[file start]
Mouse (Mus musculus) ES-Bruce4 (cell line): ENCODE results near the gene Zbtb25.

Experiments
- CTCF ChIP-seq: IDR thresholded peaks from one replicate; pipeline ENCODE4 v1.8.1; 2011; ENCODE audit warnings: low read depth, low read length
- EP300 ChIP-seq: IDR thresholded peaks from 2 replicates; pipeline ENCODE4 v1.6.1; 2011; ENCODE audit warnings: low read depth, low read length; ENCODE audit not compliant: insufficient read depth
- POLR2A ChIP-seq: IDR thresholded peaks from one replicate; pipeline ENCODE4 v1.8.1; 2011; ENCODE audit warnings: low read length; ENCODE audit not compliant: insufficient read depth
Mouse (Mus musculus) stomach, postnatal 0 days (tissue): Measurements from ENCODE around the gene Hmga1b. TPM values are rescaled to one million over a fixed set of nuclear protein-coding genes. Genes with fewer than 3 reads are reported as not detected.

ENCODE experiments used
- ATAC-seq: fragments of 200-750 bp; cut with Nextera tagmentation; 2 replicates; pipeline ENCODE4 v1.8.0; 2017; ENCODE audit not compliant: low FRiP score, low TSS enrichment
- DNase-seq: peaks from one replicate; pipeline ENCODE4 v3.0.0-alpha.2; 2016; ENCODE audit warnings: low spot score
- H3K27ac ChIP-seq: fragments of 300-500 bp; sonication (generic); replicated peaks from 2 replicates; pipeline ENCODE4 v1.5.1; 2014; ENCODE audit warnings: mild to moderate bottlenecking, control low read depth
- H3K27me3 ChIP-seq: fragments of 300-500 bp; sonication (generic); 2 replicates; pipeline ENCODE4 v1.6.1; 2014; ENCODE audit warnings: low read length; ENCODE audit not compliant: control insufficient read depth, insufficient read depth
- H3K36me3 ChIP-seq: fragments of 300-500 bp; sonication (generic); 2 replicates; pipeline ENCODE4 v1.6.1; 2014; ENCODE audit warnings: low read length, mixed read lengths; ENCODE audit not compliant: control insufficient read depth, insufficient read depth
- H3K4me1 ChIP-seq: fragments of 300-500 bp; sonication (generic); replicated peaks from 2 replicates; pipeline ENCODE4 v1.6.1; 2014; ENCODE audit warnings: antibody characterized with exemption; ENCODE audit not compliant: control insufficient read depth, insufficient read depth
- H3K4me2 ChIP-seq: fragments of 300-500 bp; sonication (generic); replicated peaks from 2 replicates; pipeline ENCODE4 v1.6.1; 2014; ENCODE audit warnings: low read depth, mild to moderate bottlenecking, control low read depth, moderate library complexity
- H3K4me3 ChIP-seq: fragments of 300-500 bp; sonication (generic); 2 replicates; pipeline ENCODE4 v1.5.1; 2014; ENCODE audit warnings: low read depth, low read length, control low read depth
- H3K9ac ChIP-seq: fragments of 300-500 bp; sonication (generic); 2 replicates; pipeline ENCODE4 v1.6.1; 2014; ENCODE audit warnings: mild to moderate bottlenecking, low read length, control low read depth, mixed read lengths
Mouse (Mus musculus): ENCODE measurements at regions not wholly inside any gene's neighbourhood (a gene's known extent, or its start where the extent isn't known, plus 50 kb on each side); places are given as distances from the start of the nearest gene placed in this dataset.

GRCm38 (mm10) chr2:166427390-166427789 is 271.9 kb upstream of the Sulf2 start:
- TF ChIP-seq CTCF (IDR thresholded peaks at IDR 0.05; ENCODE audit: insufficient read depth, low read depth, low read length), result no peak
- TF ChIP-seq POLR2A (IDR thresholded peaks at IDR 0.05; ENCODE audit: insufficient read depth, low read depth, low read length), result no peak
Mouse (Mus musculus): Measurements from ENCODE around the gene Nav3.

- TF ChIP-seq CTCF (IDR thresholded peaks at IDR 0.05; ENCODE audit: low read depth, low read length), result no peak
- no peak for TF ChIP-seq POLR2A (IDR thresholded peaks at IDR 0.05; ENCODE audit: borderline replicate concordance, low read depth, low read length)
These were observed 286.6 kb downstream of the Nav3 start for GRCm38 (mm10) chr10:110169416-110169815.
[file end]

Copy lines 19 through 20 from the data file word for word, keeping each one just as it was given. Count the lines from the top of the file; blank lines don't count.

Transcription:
- TF ChIP-seq CTCF (IDR thresholded peaks at IDR 0.05; ENCODE audit: insufficient read depth, low read depth, low read length), result no peak
- TF ChIP-seq POLR2A (IDR thresholded peaks at IDR 0.05; ENCODE audit: insufficient read depth, low read depth, low read length), result no peak